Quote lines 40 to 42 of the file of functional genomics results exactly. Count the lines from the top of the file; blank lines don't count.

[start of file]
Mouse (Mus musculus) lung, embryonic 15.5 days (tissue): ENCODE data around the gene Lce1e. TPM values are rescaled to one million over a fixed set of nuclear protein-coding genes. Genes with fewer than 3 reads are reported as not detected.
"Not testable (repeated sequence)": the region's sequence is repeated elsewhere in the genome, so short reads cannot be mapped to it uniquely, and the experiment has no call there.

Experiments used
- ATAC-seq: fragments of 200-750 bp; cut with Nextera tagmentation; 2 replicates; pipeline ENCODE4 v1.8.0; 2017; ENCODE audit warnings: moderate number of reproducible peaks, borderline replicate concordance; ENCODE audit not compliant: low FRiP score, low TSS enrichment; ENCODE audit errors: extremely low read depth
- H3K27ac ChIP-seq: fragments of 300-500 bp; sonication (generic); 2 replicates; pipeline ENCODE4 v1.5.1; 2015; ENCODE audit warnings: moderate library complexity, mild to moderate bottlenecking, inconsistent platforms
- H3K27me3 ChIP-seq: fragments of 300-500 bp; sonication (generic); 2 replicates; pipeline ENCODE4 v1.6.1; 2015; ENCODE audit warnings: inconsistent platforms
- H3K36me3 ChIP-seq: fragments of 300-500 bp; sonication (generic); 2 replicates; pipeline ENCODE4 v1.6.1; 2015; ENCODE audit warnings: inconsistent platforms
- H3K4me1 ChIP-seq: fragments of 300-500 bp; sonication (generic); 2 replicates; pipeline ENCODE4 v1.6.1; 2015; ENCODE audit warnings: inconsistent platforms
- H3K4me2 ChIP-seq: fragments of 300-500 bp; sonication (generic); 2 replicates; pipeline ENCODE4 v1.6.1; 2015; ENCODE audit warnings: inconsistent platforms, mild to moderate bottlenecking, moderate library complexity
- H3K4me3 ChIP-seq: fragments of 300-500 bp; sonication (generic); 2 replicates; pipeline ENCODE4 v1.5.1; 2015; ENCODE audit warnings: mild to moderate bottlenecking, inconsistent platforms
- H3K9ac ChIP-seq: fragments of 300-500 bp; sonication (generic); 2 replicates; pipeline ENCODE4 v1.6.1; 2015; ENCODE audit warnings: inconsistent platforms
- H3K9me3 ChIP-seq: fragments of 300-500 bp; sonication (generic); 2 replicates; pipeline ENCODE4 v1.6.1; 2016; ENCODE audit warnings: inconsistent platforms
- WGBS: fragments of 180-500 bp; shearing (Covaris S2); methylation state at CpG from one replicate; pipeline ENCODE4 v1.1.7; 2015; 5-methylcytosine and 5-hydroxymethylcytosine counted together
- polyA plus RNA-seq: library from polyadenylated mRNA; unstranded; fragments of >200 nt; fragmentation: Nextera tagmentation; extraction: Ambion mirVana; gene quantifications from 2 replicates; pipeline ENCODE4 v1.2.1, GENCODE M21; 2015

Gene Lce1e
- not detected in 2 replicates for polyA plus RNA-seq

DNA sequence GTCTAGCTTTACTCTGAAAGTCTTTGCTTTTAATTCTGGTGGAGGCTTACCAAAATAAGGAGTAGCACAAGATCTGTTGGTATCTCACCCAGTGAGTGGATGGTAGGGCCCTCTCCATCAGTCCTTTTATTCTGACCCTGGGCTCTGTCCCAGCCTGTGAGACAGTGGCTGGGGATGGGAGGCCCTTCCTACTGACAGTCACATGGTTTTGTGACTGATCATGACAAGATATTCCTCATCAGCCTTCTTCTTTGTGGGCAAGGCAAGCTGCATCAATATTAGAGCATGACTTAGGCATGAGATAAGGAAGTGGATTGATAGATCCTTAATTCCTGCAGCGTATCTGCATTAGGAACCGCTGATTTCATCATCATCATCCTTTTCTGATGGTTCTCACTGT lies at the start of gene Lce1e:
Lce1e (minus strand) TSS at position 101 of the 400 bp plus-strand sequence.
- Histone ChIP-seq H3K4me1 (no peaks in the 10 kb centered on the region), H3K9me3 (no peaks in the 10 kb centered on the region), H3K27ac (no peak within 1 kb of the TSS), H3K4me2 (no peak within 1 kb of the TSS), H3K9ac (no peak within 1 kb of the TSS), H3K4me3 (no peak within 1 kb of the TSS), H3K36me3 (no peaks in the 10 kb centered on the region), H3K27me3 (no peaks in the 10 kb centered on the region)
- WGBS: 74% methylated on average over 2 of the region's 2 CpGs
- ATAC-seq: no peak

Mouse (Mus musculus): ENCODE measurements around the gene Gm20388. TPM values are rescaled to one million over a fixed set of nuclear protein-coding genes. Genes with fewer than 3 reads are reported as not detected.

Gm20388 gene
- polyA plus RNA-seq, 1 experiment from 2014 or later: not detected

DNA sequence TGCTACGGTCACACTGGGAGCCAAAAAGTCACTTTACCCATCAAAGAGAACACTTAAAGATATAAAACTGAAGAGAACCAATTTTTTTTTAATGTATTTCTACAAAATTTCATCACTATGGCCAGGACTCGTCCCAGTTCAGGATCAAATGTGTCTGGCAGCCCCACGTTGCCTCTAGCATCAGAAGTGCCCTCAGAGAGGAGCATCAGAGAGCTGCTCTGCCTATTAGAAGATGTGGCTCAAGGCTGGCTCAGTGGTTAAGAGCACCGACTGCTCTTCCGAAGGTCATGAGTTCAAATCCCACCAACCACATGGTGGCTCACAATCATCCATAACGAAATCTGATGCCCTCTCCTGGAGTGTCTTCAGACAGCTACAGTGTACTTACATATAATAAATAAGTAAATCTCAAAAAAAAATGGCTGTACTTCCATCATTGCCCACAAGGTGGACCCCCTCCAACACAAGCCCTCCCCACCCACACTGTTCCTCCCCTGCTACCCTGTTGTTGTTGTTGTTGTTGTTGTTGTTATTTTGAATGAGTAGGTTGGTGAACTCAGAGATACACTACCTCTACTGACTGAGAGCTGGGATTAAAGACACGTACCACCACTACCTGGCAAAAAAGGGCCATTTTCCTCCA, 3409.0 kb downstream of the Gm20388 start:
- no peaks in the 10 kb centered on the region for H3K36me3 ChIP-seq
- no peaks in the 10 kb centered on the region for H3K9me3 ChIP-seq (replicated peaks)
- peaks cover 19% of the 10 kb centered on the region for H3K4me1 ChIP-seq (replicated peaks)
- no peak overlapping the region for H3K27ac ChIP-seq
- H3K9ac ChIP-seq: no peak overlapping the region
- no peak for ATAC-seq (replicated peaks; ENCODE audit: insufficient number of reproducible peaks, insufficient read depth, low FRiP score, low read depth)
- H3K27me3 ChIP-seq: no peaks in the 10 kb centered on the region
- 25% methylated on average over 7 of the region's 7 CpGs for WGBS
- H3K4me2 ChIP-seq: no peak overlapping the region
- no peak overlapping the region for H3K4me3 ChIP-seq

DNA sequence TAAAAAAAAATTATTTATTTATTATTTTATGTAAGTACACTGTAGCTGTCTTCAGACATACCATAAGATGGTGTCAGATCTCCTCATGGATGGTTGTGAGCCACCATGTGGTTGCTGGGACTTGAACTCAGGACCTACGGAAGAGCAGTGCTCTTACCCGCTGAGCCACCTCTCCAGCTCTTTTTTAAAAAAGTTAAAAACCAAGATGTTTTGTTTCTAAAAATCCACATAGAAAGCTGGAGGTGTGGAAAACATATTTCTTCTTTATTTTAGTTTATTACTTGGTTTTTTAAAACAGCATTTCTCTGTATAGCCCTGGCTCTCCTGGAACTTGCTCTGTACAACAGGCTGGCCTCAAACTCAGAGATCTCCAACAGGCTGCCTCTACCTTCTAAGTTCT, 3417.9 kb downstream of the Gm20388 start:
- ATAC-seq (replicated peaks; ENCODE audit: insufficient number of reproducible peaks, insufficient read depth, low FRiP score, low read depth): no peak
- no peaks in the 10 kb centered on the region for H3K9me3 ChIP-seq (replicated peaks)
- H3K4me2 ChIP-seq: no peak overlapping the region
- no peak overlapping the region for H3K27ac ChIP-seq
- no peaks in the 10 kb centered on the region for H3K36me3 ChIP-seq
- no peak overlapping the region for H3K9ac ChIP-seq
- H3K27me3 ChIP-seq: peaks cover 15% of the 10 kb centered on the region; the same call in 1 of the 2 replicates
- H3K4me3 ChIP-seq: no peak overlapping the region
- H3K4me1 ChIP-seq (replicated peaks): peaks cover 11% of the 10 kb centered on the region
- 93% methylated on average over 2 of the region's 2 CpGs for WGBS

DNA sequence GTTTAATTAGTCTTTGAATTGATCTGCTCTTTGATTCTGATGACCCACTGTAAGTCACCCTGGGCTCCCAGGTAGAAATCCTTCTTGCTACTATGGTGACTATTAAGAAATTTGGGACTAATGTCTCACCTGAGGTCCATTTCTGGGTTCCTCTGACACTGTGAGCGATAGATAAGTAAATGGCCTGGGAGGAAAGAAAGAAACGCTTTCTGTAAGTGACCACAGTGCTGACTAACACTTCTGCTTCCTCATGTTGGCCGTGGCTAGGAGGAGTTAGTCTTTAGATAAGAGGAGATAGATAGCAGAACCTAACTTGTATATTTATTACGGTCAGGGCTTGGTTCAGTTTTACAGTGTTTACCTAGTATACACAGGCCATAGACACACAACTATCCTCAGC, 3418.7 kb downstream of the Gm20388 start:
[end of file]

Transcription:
- no peak overlapping the region for H3K27ac ChIP-seq
- no peaks in the 10 kb centered on the region for H3K36me3 ChIP-seq
- no peak overlapping the region for H3K9ac ChIP-seq